A shortage of doctors is causing Advanced Ambulatory Care Services to shut down.

A shortage of doctors is causing Advanced Ambulatory Care Services to shut down.

Sylvan Lake working to address doctor shortage

A shortage of doctors is affecting all Albertans, but the Sylvan Lake & Area Urgent Care Committee and the Sylvan Lake town council are working to ease the burden as much as possible in this small pocket of the province.

Sylvan Lake’s Advanced Ambulatory Care Services (AACS) has been seeing shutdowns recently due to no doctor on staff to man the clinic. However, other services within the building have remained open.

“I suspect that this problem was occurring during the pandemic, but it was hidden by the low number of people who could come to AACS or go to their family doctor,” said Susan Samson, chair of the Sylvan Lake & Area Urgent Care Committee. “But now it’s obvious that we’re short doctors. This has been caused by doctors retiring, a doctor that passed away who held a large file of patients and the distaste the doctors and nurses must have felt when they got beat up by the UPC during the pandemic.”

At its busiest time, in 2019, AACS was seeing about 19,000 patients during the year. This number dropped in 2020 and 2021, but it’s rising again post-pandemic.

In an effort to attract more doctors to the area, Sylvan Lake, specifically the Urgent Care Committee, played host to a doctor from South Africa who is considering coming to work in Canada and may decide to call Sylvan Lake home.

Dr. Charnette Steele arrived in Alberta on July 7, staying until July 13, and she spent most of her time in Sylvan Lake, exploring the town and seeing what she could be offered here.

“Even if this doctor from South Africa pans out, it won’t solve the problem,” said Samson. “We need more than one doctor. I’m not sure how many, but one isn’t going to solve the problem.”

While the first part of the plan was to host Dr. Steele and hopefully convince her to relocate to Sylvan Lake, the next part of the plan includes fundraising and taking their concerns to a higher level of government.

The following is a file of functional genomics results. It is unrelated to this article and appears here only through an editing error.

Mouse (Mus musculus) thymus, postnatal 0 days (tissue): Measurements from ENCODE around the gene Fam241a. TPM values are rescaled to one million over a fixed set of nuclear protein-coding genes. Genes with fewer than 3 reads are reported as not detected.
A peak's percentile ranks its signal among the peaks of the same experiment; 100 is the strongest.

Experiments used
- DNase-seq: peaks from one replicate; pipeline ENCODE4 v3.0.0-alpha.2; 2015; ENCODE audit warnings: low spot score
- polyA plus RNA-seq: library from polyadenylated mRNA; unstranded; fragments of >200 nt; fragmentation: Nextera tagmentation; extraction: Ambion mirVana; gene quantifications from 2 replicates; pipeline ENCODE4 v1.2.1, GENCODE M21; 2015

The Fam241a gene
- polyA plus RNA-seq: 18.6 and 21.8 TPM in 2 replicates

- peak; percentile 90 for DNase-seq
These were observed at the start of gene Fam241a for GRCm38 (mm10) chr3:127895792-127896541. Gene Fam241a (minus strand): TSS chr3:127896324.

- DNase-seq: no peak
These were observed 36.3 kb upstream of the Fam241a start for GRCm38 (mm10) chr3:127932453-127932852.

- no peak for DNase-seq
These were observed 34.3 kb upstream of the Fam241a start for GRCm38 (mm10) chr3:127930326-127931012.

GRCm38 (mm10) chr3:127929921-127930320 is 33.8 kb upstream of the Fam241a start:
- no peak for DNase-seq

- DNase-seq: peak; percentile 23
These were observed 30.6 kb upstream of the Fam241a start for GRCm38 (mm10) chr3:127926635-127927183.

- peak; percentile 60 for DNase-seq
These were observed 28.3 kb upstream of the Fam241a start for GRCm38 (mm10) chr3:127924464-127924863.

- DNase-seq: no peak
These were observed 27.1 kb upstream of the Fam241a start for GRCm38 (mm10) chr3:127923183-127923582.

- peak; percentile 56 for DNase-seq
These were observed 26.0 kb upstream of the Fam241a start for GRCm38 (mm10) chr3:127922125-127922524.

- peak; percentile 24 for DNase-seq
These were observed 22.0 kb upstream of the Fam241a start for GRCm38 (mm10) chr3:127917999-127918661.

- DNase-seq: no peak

“We have talked about what we think the problem is and we have formed a sub-committee,” said Samson. “We are going to work on doctor attraction and retention.”

Samson said the committee plans to attend the annual Rural Health Professions Action Plan (RhPAP) conference, a group that helps rural communities attract and retain health professionals. The committee will also be partnering with the local Tim Hortons during the smile cookie campaign, where money raised from every smile cookie sold will be going towards attracting new doctors and retaining the doctors Sylvan Lake already has.

“It will take some money, some action steps and a commitment,” Samson said of the doctor recruitment plan. “But that’s how change happens in the province – whoever talks the loudest and the most and whoever has a plan. And I think we have a plan.”

In addition, Samson said the committee hopes to make a presentation to town council in the fall, suggesting the committee and council work together, so their combined efforts can go further.

“Albertans spend a lot of money on healthcare,” said Samson. “Are we getting value for what we’re spending? I think we need to have a hard look at some changes. We are asking for better care, the right kind of care, in the right place and the right time. And visitors that come here, we need to be able to handle that overload.”

“This is a provincial problem, but it affects our residents,” said Sylvan Lake Mayor Megan Hanson. “Unpredictable hours are not desirable when the community really depends on this service. We need the service we were promised during the hours we were promised.”

Earlier this year, the Alberta government announced it would be dedicating about $90 million to address rural physician recruitment and retention, split amongst various programs. For example, the Rural Education Supplement and Integrated Doctor Experience (RESIDE) program will provide bonuses to 20 new family physicians that choose to set up shop in one of 15 rural or remote communities identified by the government. However, Sylvan Lake was not one of the communities identified, although more communities will be added to the list in the future. According to the RhPAP press release, Alberta has one of the most generous physician recruitment and retention programs and offers among the highest overall physician compensation in Canada.

“I think we are very fortunate to have an ambulatory care centre,” said Samson. “There are only seven in the whole province. To have one here is a real testament to the work and the effort and the surrounding communities’ collaboration that got that facility here. The Urgent Care Committee has dropped about $830,000 on medical care equipment in that facility, thanks to fundraising. And we do that because all of us in the surrounding area recognize that healthcare is one of the pillars of having a good life. If you don’t have health and healthcare, none of the other stuff matters.”

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